One of the biggest concerns and considerations with accepting equity investments from VCs is the potential for dilution.
The more you raise, and the more investors you bring in, the more watered down your stock and stake can be. That has meant some founders have sold their startups for a billion dollars and have had to walk away with virtually nothing.
It is a choice between going bigger faster, and having a smaller piece of a bigger pie, or being happier with a much larger piece of a far smaller pie. There are founders who are fans of both options.
The dilution issue isn’t just directly financial either. It is also about the control of your business, and decision-making.
VCs are going to want board seats and voting rights. That control can not just impact daily operational choices, but future fundraising, exit opportunities, and even the security of your own job and paycheck.
For many, it can make all the difference between being able to make the design and operation decisions that are in line with their values and mission.
One of the best advantages of working with VCs isn’t just the money. It is the other help they can provide.
They should have a tremendous amount of experience. They have all types of connections for recruiting, funding, and sales channels.
If you can extract and leverage all of this, it will make a huge difference in your trajectory, and speed. Every entrepreneur should take the time to understand how venture capital funding for startups works.
Where To Find VC Investors For Your Funding Needs
There are countless venture capital firms out there today. Some are very famous. Others not so much. Some may seem to offer a lot of credibility. Though it is really about finding the right fit.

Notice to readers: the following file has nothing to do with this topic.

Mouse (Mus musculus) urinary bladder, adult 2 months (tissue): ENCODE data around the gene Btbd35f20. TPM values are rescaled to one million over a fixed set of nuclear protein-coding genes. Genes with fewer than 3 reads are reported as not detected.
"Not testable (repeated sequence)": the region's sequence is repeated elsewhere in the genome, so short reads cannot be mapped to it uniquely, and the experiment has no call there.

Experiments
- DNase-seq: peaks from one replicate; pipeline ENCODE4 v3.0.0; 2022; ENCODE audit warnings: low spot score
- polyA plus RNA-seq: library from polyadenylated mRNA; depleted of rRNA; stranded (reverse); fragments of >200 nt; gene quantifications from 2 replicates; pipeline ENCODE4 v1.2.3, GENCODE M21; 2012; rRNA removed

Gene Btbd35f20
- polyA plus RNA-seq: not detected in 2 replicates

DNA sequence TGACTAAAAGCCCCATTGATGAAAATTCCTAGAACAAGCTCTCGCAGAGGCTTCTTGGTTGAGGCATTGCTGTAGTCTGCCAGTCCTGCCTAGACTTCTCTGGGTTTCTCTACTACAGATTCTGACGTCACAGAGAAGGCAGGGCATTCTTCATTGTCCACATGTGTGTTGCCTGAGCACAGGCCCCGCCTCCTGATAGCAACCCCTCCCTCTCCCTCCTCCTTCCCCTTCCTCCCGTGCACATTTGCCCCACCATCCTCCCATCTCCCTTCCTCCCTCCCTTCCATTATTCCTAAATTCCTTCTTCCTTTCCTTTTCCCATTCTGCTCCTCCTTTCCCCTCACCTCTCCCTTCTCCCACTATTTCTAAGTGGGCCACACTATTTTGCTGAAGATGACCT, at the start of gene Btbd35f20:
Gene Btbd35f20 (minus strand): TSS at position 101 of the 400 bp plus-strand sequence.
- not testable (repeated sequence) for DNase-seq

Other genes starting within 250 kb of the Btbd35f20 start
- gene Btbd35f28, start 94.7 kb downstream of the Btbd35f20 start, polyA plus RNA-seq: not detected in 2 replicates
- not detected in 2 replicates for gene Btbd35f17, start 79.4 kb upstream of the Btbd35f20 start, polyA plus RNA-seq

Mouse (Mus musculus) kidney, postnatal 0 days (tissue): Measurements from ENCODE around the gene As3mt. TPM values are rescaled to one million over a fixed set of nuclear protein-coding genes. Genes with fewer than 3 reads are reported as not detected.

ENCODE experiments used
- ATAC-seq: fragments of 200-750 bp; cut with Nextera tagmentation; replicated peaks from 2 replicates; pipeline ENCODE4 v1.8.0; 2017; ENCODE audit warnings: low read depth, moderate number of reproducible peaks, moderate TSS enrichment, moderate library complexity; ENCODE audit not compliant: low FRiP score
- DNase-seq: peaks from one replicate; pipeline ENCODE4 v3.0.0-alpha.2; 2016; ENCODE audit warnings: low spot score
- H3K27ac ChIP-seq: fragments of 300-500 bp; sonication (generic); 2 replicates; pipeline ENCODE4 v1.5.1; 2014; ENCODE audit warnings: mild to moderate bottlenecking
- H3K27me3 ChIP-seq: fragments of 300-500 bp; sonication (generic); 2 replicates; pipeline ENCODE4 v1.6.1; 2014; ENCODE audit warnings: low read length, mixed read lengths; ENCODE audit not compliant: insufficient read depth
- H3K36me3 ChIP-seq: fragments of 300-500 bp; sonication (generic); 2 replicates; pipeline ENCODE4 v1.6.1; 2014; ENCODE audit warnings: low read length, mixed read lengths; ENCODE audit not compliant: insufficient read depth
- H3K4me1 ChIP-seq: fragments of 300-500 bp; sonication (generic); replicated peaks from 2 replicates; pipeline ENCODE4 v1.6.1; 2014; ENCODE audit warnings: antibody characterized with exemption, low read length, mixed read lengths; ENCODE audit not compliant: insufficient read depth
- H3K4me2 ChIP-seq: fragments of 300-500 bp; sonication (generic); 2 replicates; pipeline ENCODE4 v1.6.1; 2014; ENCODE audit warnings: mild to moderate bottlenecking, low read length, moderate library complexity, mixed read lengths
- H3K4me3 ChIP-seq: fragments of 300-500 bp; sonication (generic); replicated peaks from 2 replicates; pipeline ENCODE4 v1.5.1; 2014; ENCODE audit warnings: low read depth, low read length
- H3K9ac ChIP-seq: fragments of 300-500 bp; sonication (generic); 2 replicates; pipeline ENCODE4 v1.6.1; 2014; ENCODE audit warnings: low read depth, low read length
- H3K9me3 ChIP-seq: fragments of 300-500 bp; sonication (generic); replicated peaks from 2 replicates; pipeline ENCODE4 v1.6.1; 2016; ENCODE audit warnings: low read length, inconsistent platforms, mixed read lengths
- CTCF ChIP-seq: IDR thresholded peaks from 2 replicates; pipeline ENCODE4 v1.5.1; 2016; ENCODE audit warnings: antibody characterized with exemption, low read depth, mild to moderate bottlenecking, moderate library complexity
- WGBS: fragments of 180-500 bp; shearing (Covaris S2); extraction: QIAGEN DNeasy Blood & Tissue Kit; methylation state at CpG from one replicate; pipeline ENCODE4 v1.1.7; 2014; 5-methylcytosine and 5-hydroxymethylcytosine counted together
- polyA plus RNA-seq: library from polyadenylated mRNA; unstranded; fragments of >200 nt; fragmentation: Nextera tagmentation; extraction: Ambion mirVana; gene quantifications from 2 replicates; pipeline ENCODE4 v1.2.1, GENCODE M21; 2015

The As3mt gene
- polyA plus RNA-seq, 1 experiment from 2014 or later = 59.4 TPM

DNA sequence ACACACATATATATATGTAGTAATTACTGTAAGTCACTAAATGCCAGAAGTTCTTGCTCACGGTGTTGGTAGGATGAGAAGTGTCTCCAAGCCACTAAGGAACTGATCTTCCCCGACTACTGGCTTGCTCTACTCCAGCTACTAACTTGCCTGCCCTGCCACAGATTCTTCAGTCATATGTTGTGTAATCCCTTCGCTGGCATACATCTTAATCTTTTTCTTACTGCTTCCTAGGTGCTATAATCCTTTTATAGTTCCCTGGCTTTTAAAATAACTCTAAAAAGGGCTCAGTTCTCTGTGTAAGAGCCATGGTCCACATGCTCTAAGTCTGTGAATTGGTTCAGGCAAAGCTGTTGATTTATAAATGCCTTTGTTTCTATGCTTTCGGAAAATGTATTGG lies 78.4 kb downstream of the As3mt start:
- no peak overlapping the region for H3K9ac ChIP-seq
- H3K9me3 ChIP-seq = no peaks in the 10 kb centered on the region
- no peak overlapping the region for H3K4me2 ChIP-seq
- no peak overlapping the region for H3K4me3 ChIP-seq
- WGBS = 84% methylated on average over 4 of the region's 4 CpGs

So, instead of just hitting the White Pages or Google and calling down the list, begin by understanding your need, who will be the best fit, and create a shortlist of criteria and ideal investors.
Even then it may take hundreds of pitches to get that first check. Though the more focused you are, and the warmer the connection, the higher your chances of landing the money.
You may find them through:
- Startup accelerator programs
- Fundraising consultants and advisors
- Your previous investors
- Networking and attending events
- Introductions from your network
- Attracting them inbound through your progress and press
Alternatives To Venture Capital Funding
If VC money isn’t right for you right now, there are other options. Including the following:
- Friends and family
- Angel investors and angel groups
- Public crowdfunding
- Financing from partners and customers
- Using debt investments and credit
- Private equity firms
Venture capital funding for startups is a big deal for entrepreneurs. It has proven to be instrumental in building hyper-successful companies.
Of course, there are those entrepreneurs that have had their negative experiences with VCs too. It is about understanding the pros and cons, how they fit in, and how to pick the best investors and work with them well.
Get this right, and you could get a lot more than just the money you want.